It had zero effect in killing or injuring any of the handling crews that actually affected that weapons attack.

And it did not kill anybody related to the launch and recovery of those aircraft. That`s a mission failure.

If you planned it that way, you planned for failure. Oh, finally, one other thing, we did not strike the chemical weapons.

We didn`t use any of the weapon systems we have in our inventory designed to destroy and consume chemical weapons with thermobaric effect.

We didn`t even try that. So the effect of that was to show that we have the ability to launch cruise missiles.

Which is ridiculous because we`ve launched thousands of cruise missiles in the last 15 years. But for the Russians and the Syrians, they see that Trump is just not playing serious.

And one other thing -- if I could just make one last point. When the Russians -- when the Syrians launched that chemical weapons strike using an aircraft, what did they intend to do other than to show -- project a message to the Trump administration via the Russians also that they have chemical weapons?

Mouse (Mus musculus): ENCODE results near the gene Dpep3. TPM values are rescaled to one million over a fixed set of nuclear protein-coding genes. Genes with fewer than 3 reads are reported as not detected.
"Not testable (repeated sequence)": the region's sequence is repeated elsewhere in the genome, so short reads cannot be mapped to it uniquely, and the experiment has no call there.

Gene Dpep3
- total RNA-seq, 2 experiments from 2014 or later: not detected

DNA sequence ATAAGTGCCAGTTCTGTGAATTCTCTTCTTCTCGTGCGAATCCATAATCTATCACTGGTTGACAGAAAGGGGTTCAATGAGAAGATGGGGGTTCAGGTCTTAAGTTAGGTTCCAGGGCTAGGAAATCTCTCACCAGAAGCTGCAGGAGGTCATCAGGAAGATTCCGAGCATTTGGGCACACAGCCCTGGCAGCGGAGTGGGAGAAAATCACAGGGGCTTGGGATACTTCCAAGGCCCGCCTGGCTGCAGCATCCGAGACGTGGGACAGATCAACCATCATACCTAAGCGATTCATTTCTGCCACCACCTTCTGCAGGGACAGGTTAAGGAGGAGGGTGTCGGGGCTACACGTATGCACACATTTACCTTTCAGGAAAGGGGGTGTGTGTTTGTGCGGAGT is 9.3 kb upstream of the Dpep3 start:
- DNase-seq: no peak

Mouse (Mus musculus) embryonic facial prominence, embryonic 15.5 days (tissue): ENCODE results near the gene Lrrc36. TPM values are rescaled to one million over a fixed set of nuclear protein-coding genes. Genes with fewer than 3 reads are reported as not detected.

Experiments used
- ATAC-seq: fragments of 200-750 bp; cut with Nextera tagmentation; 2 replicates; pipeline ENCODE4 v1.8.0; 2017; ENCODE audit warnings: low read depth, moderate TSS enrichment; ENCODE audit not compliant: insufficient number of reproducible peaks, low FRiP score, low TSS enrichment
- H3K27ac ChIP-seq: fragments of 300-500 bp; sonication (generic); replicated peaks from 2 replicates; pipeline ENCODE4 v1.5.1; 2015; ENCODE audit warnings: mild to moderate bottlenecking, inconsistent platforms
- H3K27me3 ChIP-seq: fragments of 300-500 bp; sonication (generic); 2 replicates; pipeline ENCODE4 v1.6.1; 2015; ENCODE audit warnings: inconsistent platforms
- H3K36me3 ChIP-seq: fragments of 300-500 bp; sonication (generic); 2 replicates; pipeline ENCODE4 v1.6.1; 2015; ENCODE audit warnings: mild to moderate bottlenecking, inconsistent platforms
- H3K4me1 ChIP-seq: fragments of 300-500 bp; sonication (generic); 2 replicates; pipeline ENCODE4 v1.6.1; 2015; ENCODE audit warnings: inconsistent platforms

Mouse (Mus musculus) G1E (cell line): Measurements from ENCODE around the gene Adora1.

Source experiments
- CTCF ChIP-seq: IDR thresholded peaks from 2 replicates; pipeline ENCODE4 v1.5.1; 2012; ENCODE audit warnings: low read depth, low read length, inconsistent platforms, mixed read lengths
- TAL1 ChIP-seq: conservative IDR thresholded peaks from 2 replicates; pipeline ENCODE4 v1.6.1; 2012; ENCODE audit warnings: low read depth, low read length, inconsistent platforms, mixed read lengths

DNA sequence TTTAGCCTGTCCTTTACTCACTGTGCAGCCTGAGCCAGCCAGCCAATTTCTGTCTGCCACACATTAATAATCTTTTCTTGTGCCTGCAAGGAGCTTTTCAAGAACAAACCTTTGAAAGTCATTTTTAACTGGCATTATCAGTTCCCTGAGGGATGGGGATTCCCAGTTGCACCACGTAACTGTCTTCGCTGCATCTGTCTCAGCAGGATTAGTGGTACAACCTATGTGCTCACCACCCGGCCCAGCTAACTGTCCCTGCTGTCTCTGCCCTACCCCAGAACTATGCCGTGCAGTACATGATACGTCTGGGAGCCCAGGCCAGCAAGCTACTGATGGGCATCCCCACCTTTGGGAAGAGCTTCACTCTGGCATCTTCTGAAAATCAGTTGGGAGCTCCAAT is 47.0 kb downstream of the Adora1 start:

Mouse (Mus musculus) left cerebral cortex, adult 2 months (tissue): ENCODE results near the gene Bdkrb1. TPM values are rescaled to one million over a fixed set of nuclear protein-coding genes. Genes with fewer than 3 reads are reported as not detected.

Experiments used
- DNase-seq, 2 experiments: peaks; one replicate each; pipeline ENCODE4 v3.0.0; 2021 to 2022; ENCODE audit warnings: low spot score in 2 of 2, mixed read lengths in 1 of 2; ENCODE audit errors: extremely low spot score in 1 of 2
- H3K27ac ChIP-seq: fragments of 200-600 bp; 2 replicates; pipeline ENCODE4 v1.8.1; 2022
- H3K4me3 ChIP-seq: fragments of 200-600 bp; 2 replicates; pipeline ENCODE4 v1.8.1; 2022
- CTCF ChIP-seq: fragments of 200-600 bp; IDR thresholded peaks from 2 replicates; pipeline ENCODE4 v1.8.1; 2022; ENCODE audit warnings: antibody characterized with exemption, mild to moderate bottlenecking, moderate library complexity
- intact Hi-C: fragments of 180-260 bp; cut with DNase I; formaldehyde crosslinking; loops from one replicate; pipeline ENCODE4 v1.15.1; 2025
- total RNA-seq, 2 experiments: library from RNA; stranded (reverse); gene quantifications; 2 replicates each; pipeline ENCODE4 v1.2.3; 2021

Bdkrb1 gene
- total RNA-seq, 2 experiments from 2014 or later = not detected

It had no tactical effect on the ground. It just killed civilians. They could have done that with regular bombs. That`s a strategic decision made by Assad and Assad can`t make that decision without Vladimir Putin.

They coordinated it, they tested it and then Trump responds by one, warning them that he was going to attack.

Letting them get off the base and not doing anything other than breaking up some concrete revetments --


NANCE: Mission failure.

O`DONNELL: And at the end of all of that, Donald Trump comes out on the right end of a poll. "Washington Post"-"Abc News" poll, do you support President Trump`s missile strike in Syria?